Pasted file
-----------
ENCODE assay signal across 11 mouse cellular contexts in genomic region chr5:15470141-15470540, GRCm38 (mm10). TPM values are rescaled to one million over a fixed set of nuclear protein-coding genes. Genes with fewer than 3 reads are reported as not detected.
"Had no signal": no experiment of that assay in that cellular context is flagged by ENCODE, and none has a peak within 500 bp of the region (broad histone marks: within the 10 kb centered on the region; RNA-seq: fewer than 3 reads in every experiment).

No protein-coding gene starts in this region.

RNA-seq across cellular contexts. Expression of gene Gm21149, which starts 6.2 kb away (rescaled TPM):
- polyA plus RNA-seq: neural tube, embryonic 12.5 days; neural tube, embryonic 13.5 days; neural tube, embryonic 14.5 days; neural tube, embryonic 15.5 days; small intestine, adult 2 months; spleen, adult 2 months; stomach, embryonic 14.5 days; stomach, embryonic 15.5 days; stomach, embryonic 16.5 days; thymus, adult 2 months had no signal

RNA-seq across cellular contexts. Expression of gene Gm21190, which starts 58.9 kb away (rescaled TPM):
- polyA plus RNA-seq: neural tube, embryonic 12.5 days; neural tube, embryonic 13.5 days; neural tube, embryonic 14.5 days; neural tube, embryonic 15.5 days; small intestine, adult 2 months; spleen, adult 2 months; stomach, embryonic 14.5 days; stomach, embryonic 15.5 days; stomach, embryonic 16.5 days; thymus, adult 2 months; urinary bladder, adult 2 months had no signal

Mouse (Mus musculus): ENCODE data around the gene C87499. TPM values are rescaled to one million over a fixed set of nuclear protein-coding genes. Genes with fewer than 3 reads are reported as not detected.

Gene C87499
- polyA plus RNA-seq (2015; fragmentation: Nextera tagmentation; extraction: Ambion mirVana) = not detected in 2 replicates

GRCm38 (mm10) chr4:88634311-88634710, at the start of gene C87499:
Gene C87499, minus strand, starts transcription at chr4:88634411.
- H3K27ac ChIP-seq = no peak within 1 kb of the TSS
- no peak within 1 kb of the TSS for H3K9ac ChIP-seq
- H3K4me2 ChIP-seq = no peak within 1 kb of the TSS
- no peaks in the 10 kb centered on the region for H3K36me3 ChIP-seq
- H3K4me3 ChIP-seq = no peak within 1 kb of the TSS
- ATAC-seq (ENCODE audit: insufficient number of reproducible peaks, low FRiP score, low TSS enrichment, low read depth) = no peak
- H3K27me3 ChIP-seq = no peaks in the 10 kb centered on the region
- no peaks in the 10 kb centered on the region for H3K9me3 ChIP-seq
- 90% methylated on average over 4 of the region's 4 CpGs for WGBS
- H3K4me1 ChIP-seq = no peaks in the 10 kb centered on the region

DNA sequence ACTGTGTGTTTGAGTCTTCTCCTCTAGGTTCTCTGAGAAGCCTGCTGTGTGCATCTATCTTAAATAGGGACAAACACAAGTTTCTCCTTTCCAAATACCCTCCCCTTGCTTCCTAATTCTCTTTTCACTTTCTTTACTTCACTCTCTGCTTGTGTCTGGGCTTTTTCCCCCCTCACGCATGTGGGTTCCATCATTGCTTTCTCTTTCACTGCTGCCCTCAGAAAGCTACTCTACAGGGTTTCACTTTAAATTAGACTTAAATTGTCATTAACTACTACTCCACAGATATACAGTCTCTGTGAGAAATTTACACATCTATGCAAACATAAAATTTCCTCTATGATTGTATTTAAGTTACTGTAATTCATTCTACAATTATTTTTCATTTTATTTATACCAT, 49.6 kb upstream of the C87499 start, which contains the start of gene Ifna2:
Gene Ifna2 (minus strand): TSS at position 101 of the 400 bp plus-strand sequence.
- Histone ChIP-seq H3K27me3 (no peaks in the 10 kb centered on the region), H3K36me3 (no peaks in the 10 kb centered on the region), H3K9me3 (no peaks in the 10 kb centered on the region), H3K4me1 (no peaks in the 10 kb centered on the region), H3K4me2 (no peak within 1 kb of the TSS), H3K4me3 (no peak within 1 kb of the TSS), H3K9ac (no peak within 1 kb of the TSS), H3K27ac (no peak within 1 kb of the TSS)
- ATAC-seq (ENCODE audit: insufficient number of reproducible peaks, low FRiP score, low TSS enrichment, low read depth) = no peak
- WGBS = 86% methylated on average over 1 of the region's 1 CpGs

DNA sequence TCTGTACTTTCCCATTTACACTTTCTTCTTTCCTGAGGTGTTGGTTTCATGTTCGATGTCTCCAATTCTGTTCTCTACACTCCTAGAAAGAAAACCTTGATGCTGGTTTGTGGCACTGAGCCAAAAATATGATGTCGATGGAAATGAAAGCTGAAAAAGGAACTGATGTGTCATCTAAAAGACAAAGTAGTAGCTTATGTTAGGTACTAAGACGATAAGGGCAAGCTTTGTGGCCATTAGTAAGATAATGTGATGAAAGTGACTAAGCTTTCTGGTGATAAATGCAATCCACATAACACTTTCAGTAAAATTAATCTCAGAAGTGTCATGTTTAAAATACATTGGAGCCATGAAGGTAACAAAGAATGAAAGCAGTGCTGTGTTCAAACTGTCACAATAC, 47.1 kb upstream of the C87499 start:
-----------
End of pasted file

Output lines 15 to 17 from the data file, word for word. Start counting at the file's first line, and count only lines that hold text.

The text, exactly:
- H3K4me2 ChIP-seq = no peak within 1 kb of the TSS
- no peaks in the 10 kb centered on the region for H3K36me3 ChIP-seq
- H3K4me3 ChIP-seq = no peak within 1 kb of the TSS